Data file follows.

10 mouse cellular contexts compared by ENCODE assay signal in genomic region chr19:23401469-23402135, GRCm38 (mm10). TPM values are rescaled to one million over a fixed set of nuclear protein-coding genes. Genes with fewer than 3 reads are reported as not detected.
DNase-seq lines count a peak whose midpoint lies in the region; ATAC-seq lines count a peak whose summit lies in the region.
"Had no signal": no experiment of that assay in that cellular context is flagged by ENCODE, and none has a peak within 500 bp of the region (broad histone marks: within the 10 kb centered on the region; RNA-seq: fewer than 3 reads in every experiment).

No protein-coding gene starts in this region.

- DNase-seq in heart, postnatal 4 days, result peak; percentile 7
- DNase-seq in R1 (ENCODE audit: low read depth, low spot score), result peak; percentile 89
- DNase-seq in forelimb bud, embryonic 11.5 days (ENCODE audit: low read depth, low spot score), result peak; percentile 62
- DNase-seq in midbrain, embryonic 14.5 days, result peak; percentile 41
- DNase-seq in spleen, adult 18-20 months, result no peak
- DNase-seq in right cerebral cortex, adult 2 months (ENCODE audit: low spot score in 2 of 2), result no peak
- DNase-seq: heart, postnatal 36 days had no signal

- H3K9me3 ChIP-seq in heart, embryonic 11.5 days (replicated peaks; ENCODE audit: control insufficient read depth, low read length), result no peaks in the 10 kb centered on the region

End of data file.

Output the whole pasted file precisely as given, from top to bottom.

10 mouse cellular contexts compared by ENCODE assay signal in genomic region chr19:23401469-23402135, GRCm38 (mm10). TPM values are rescaled to one million over a fixed set of nuclear protein-coding genes. Genes with fewer than 3 reads are reported as not detected.
DNase-seq lines count a peak whose midpoint lies in the region; ATAC-seq lines count a peak whose summit lies in the region.
"Had no signal": no experiment of that assay in that cellular context is flagged by ENCODE, and none has a peak within 500 bp of the region (broad histone marks: within the 10 kb centered on the region; RNA-seq: fewer than 3 reads in every experiment).

No protein-coding gene starts in this region.

- DNase-seq in heart, postnatal 4 days, result peak; percentile 7
- DNase-seq in R1 (ENCODE audit: low read depth, low spot score), result peak; percentile 89
- DNase-seq in forelimb bud, embryonic 11.5 days (ENCODE audit: low read depth, low spot score), result peak; percentile 62
- DNase-seq in midbrain, embryonic 14.5 days, result peak; percentile 41
- DNase-seq in spleen, adult 18-20 months, result no peak
- DNase-seq in right cerebral cortex, adult 2 months (ENCODE audit: low spot score in 2 of 2), result no peak
- DNase-seq: heart, postnatal 36 days had no signal

- H3K9me3 ChIP-seq in heart, embryonic 11.5 days (replicated peaks; ENCODE audit: control insufficient read depth, low read length), result no peaks in the 10 kb centered on the region